US derivative rules are the latest example. Reuters reports that Wall Street will avoid these rules by running derivative trades through their stand-alone subsidiaries based in London.
Regular readers know that the combination of complex rules/regulation and regulatory oversight is a substitute for transparency and market discipline. A substitute that our current financial crisis shows is doomed to fail as Wall Street has an incentive (to make money) to finds ways around these complex rules/regulations.
The better choice is to focus on bringing transparency to all the opaque corners of the financial system.
Banks, for example, should be required to provide ultra transparency and disclose on an ongoing basis their current global asset, liability and off-balance sheet exposure details.
With ultra transparency, it does not matter where in the world the banks enter into a derivative contract. This contract is reported to investors. Investors who can use this information in their independent assessment of how risky the bank is and in setting how much exposure they can afford given the risk of the bank.
Wall Street banks are looking to help offshore clients sidestep new U.S. rules designed to safeguard the world's $640 trillion over-the-counter derivatives market, taking advantage of an exemption that risks undermining U.S. regulators' efforts.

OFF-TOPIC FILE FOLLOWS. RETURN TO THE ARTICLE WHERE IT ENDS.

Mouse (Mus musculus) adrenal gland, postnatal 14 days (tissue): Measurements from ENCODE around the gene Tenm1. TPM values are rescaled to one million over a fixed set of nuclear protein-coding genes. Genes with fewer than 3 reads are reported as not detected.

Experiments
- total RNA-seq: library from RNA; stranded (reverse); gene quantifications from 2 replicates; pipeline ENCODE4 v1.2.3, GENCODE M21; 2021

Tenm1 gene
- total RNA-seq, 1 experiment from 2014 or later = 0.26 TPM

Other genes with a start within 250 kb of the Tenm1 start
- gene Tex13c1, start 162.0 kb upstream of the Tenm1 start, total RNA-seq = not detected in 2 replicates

U.S. banks such as Morgan Stanley and Goldman Sachs have been explaining to their foreign customers that they can for now avoid the new rules, due to take effect next month, by routing trades via the banks' overseas units, according to industry sources and presentation materials obtained by Reuters.
The rules, a result of Washington's Dodd-Frank reforms, aim to prevent financial catastrophes in the over-the-counter (OTC) market - a huge, opaque market which is partly blamed for felling Lehman Bros in 2008 and fuelling a global financial crisis....
Wall Street has launched a last-minute effort to show foreign counterparties how they can keep doing business together and still keep trades out of the U.S. regulatory net.
The banks' solution is to route trades via their non-U.S. affiliates - subsidiaries with their own separate balance sheets, often in London - rather than the parent banks. It is a detour that could eventually be shut down by foreign regulators, but for now offers shelter from the U.S. regulatory storm.
"What we are seeing now is a gamesmanship dance in which firms do whatever they can to avoid regulation, which is an age-old phenomenon," said Thomas Cooley, a professor of economics at New York University's Stern School of Business.There is no reason to subject the stability of the financial system to Wall Street's ability to avoid regulation, now or in the future.
By requiring the banks to provide ultra transparency on all of their global exposures, the stability of the financial system is insured as the banks are subject to market discipline to restrain their risk taking.